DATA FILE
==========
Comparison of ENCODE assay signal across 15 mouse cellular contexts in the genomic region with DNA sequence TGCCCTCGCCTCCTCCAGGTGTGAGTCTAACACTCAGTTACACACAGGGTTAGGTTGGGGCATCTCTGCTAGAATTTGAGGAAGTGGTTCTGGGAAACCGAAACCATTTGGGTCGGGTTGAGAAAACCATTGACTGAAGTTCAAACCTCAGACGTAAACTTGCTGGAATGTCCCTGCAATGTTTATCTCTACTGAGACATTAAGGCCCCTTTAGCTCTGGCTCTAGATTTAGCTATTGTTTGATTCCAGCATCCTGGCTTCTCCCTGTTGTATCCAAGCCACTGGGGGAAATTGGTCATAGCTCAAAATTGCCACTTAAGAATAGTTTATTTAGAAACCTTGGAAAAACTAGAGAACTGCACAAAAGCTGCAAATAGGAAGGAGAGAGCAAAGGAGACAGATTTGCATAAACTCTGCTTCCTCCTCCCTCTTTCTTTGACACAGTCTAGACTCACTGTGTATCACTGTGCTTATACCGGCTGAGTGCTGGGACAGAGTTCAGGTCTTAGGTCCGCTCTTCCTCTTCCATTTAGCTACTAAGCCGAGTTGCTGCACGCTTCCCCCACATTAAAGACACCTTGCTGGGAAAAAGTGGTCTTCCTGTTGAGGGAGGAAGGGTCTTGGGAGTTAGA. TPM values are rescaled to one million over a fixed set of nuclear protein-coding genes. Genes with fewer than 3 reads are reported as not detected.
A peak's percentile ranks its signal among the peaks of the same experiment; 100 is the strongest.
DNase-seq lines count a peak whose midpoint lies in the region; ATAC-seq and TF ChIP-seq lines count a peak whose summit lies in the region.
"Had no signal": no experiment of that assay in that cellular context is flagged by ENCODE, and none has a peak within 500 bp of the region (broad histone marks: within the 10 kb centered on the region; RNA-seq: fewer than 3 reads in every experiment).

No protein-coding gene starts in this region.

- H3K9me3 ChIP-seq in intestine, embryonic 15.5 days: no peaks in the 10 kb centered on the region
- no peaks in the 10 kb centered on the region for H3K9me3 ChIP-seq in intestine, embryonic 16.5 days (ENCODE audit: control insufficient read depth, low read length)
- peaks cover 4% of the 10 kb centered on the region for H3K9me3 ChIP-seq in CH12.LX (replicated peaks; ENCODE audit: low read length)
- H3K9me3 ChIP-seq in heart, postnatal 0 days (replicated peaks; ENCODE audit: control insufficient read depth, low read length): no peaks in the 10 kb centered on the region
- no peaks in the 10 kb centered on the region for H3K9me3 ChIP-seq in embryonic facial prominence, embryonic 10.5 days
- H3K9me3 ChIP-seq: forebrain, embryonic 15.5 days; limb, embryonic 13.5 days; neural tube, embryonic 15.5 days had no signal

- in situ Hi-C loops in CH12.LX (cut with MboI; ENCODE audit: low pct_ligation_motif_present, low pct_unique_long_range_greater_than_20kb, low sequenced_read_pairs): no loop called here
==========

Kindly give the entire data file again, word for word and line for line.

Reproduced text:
Comparison of ENCODE assay signal across 15 mouse cellular contexts in the genomic region with DNA sequence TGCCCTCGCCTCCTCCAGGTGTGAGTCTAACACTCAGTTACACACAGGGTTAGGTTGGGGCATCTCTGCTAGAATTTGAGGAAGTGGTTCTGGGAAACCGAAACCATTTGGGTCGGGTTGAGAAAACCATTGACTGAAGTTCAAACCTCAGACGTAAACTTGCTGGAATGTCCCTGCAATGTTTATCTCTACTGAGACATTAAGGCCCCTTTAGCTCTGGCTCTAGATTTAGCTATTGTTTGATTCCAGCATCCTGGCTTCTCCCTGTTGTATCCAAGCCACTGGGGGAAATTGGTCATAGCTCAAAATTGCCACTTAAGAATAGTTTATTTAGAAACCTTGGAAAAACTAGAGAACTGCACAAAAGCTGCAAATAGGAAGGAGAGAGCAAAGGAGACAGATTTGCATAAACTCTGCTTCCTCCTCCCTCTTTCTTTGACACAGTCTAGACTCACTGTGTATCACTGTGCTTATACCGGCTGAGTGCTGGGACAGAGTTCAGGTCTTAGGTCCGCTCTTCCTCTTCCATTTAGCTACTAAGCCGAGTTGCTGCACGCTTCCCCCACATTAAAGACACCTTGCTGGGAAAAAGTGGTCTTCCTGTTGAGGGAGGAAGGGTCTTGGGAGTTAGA. TPM values are rescaled to one million over a fixed set of nuclear protein-coding genes. Genes with fewer than 3 reads are reported as not detected.
A peak's percentile ranks its signal among the peaks of the same experiment; 100 is the strongest.
DNase-seq lines count a peak whose midpoint lies in the region; ATAC-seq and TF ChIP-seq lines count a peak whose summit lies in the region.
"Had no signal": no experiment of that assay in that cellular context is flagged by ENCODE, and none has a peak within 500 bp of the region (broad histone marks: within the 10 kb centered on the region; RNA-seq: fewer than 3 reads in every experiment).

No protein-coding gene starts in this region.

- H3K9me3 ChIP-seq in intestine, embryonic 15.5 days: no peaks in the 10 kb centered on the region
- no peaks in the 10 kb centered on the region for H3K9me3 ChIP-seq in intestine, embryonic 16.5 days (ENCODE audit: control insufficient read depth, low read length)
- peaks cover 4% of the 10 kb centered on the region for H3K9me3 ChIP-seq in CH12.LX (replicated peaks; ENCODE audit: low read length)
- H3K9me3 ChIP-seq in heart, postnatal 0 days (replicated peaks; ENCODE audit: control insufficient read depth, low read length): no peaks in the 10 kb centered on the region
- no peaks in the 10 kb centered on the region for H3K9me3 ChIP-seq in embryonic facial prominence, embryonic 10.5 days
- H3K9me3 ChIP-seq: forebrain, embryonic 15.5 days; limb, embryonic 13.5 days; neural tube, embryonic 15.5 days had no signal

- in situ Hi-C loops in CH12.LX (cut with MboI; ENCODE audit: low pct_ligation_motif_present, low pct_unique_long_range_greater_than_20kb, low sequenced_read_pairs): no loop called here